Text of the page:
April 11, 2010 by deadorcs
Welcome back! Last time, I detailed a system whereby you can easily generate demographic population statistics for various settlements in 4th Edition Dungeons and Dragons®. This system seemed to spark some interest and Phil Cooper over at Barely Readable Diary quickly developed an online tool that uses the math I came up. The tool is awesome and easy to use. Go bookmark that now and I’ll wait.
All set? Awesome, right? Thanks, Phil!
Now then. As I mentioned in the previous post, 10% of the entire generated population will be made up of adventuring types. These are the folks that have a tendency to make trouble for heroes and townsfolk alike. A DM could easily take this number and simply stat out those individuals that are needed for the adventure. However, I decided that it might be easier to break out this number based on the roles of characters as defined by the 4e rules. Those four types are: Controllers, Defenders, Leaders, and Strikers. I used a pretty simple percentage breakdown for determining how the population of adventurers breaks out:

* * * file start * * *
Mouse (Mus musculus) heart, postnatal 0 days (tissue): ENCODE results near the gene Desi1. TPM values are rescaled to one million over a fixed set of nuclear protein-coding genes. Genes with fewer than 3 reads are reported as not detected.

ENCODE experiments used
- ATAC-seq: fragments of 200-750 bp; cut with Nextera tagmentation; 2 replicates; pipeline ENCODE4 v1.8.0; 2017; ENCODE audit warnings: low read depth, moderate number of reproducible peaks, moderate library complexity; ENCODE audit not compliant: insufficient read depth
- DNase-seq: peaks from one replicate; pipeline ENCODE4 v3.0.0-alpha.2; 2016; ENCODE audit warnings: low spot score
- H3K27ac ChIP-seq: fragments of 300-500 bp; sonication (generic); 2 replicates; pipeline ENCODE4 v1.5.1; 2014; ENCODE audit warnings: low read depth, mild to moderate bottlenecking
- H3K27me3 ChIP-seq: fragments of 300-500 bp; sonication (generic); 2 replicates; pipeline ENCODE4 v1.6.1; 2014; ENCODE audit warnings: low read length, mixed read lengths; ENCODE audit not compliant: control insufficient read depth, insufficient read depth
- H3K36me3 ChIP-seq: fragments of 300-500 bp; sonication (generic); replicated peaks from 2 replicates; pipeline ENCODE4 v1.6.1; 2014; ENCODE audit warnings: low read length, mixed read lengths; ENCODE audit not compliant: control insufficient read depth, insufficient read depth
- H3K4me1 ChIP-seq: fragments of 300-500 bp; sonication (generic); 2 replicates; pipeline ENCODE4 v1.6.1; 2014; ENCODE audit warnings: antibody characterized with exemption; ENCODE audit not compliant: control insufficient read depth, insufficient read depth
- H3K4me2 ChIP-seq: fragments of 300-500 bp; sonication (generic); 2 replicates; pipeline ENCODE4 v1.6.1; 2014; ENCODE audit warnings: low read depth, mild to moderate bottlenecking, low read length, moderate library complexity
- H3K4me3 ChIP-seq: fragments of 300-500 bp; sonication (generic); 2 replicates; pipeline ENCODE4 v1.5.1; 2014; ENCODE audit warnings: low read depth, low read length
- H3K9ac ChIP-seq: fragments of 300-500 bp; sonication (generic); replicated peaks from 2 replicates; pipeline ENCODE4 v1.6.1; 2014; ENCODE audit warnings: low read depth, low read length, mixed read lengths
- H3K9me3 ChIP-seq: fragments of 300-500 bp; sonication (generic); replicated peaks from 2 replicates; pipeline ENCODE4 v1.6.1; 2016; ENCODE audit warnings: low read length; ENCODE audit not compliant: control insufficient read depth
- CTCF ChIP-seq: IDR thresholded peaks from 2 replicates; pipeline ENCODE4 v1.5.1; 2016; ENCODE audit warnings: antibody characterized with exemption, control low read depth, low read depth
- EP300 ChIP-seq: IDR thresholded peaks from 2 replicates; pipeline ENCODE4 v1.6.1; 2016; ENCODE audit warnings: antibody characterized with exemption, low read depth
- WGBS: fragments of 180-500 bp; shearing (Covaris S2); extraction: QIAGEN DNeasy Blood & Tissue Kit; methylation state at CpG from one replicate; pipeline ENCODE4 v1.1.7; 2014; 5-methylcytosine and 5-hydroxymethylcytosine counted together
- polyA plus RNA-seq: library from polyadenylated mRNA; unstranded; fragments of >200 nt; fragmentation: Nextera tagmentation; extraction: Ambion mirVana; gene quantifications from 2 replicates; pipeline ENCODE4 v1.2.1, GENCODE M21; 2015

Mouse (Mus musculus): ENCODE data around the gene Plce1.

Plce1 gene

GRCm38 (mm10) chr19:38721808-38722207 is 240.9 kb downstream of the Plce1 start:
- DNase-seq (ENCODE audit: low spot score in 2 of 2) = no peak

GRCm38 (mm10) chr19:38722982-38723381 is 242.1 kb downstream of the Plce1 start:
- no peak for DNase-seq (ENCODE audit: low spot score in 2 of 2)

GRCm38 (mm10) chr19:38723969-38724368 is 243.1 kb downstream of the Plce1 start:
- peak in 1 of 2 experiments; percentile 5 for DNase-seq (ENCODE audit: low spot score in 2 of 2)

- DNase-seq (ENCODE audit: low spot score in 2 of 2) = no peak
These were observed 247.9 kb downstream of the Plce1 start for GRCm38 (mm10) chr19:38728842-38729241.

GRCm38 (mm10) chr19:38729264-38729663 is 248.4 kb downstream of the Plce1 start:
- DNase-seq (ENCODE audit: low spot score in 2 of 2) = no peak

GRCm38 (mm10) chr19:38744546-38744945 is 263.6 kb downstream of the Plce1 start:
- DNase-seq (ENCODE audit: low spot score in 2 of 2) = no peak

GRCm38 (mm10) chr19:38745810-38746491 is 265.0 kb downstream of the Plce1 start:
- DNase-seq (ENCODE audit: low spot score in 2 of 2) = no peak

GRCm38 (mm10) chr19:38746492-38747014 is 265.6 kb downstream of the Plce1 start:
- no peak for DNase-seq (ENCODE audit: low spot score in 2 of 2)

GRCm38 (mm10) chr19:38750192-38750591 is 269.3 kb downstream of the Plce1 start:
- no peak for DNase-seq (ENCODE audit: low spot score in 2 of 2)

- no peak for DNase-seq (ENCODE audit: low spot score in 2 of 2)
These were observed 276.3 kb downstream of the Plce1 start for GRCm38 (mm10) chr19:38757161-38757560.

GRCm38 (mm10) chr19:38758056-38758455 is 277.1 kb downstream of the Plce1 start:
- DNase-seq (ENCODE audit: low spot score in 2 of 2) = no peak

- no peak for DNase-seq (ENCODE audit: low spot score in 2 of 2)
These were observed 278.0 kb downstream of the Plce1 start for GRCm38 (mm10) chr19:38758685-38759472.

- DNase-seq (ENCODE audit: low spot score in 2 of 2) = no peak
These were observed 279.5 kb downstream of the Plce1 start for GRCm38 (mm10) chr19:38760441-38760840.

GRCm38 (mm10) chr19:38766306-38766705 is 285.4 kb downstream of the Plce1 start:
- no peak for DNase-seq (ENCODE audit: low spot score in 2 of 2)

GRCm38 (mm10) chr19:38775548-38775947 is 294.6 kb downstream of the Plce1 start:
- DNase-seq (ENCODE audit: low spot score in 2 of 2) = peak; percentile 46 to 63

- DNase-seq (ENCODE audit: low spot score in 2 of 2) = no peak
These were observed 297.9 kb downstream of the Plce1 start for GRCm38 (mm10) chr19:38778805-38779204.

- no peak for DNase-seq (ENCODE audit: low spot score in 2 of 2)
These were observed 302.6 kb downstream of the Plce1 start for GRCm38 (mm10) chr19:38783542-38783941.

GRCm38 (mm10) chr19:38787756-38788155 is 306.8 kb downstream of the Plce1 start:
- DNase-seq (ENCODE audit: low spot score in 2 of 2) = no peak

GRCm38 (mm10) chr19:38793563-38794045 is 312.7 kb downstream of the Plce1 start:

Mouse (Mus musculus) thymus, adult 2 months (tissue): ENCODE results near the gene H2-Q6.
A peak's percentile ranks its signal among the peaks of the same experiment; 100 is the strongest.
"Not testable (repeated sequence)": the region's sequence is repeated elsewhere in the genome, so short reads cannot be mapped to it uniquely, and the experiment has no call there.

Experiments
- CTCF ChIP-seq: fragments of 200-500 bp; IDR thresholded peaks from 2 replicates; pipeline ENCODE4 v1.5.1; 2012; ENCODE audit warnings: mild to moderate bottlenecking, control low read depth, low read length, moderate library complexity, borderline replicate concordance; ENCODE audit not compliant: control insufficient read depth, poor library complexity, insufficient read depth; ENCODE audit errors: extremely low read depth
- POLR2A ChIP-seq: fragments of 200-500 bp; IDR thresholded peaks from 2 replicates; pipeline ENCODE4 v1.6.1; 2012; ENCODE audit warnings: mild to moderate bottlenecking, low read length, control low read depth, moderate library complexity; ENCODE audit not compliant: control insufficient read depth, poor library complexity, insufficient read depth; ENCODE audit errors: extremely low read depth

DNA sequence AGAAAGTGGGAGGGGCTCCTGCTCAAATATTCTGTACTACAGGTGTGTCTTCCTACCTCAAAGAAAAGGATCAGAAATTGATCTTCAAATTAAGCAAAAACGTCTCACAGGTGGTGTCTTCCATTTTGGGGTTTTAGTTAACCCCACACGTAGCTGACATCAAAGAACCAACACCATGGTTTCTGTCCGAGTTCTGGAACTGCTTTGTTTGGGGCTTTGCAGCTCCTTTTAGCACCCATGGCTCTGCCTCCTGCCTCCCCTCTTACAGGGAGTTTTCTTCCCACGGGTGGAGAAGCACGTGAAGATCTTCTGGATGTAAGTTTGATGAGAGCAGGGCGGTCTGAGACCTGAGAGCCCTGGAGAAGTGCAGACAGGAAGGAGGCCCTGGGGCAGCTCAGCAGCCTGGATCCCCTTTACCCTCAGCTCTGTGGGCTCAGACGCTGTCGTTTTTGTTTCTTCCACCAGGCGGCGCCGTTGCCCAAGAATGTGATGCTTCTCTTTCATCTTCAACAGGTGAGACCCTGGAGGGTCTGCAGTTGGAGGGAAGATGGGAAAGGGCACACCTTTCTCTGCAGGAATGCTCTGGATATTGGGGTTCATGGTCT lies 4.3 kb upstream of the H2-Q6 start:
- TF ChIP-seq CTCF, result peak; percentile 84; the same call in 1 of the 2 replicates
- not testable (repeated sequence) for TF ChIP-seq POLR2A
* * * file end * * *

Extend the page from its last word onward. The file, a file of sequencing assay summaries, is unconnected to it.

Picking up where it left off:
Strikers are 40% of the adventurer population. Strikers are like the gunfighters of the Old West. They are made up of Rogues, Rangers, and the odd Sorcerer and others. Most are looking for an opportunity or are just passing through.
Defenders are 30% of the adventurer population. Defenders are usually sell-swords (Fighters) who are looking for their next pay check.
Leaders are 20% of the adventurer population. Warlords looking for conscripts, traveling Bards, and Clerics make up this group.
Controllers are 10% of the adventurer population. The skills of most controllers such as Wizards and Druids are harder to come by, and so they’re not encountered as often as other types.
From here, it’s really up to the DM as to what classes make up these roles. There are so many classes now, that it’s more practical to use roles to describe this segment of the population instead of classes. That way, regardless of what classes occupy your campaign setting, you can still find the generator useful.
Here’s an example of how the entire population tables split out. The example is a random Hamlet:
|Grand Total Inhabitants:||601|
At this point, I’ll tip my hat to Phil Cooper once again and see if he can incorporate this data into the web app he’s developed. Hopefully, with a couple clicks of the mouse, you can generate the population of a given settlement in no time at all!
When I return next time, I’ll wrap up this topic with a bit on just how far you need to take defining who lives in the town and for what reasons. There might be some crunchy monster bits (well, so to speak) on that one, so stay tuned.
Until next time…
Game excellently with one another.